30 Movies That Are Somehow Turning 30 This Year

30 Movies That Are Somehow Turning 30 This Year

Nineties pop culture nostalgia is powerful, and never more so than in these troubled times. And when looking back across the decades at the films released 30 years ago, its interesting to note how many have endured — and how many never got sequels or spinoffs.

I’m not included to get snooty about franchise films, but consider the list of 1993’s top-grossing films, and you won’t find more than a handful of sequels — and not a one of them cracked the top ten at the box office, something you decidedly not say about 2023 (fully half of this year’s top grossers to date are sequels). Sure, some of these movies launched franchises, and some of those franchises are still going, but it’s hard not to wonder if we’re making enough original movies in 2023 to sustain the nostalgia of 2053.

Existential musings aside, 1993 was a good year at the movies, and you could do a lot worse than to spend this year revisiting some of them (before you watch the inevitable reboot).

Matinee (January 29)

Joe Dante’s charming, funny satire of classic-era cinematic showmanship sadly didn’t do much business back in 1993, but time has been kind to it. If it’s not a cult classic yet, it’s on the way.

Groundhog Day (February 12)

If longevity is your aim, it can be useful to associate your movie strongly with a holiday, particularly an underrepresented one. The Andie MacDowell/Bill Murray does better than that, though: think of “Groundhog Day” and you’re as likely to think of an endless time loop as you are a chubby rodent poking its head out of a hole.

Army of Darkness (February 19)

Sam Raimi’s epic fantasy-inspired third entry in the Evil Dead series is wonderfully goofy and quotable, even if it’s not particularly scary. It’s one of only a small handful of sequels to break through in 1993, which isn’t to say you can accuse it of hewing to formula.

Much Ado About Nothing (May 7)

Kenneth Branagh’s joyful take on the Bard’s least-depressing play remains in the top tier of cinematic Shakespeare adaptations, and the cast, in the top tier of hotness.

The Sandlot (April 7)

Somewhere between a cult classic and a bona fide hit, The Sandlot hasn’t had quite the afterlife of some other kids’ classics of the era (there’s no sequel streaming series like the one granted The Mighty Ducks), but it’s a charming, plucky underdog-style story that provides context for the random instances of “You’re killing me, Smalls!” that you might encounter in the broader world. It’s also surprisingly good as a straight-up baseball movie.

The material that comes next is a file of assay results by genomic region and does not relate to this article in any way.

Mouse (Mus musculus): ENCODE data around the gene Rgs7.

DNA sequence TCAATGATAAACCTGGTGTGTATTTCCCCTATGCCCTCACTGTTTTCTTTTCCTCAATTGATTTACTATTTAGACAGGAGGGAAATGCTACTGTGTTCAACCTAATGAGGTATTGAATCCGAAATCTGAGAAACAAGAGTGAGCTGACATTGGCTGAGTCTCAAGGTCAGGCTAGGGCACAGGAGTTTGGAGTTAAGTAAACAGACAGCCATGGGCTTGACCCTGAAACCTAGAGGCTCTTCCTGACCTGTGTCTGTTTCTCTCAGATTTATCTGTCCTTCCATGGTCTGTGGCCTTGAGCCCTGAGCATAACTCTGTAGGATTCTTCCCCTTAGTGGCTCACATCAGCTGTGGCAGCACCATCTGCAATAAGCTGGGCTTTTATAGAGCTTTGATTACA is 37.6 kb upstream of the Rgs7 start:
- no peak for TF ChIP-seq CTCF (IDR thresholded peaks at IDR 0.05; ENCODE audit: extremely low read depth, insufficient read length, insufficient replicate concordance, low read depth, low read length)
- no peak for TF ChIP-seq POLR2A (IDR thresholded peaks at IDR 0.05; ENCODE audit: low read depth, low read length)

Indecent Proposal (April 7)

I’m not sure how often people are watching Indecent Proposal in 2023 — though the 30th anniversary might not be a bad time to revisit this ode to ‘90s horniness. The kinky high-concept — a rich guy (Robert Redford) offers a married couple a million dollars for a night with one of them (Demi Moore) — was so memorable and scandalous as to reach meme status in the 1990s.

Menace II Society (May 26)

Controversial on release for it portrayal of urban violence, the Hughes Brothers’ debut film quickly became a certified classic, in part, for its unerring sense of realism. Leads Tyrin Turner, Jada Pinkett, and Larenz Tate all give Oscar-calibre performances in a movie that the Academy wasn’t inclined to honour, certainly not in 1993.

Jurassic Park (June 11)

It’s surprising to consider that Steven Spielberg had two movies out in 1993: one that likely remains his most critically acclaimed (Schinder’s List, to which we’ll return) and Jurassic Park, one of his most commercially successful. Not a bad year.

What’s Love Got to Do With It? (June 25)

Angela Bassett’s Academy Award-nominated performance in this musical biopic of Tina Turner probably should have actually won her the Oscar. It certainly catapulted her to icon status.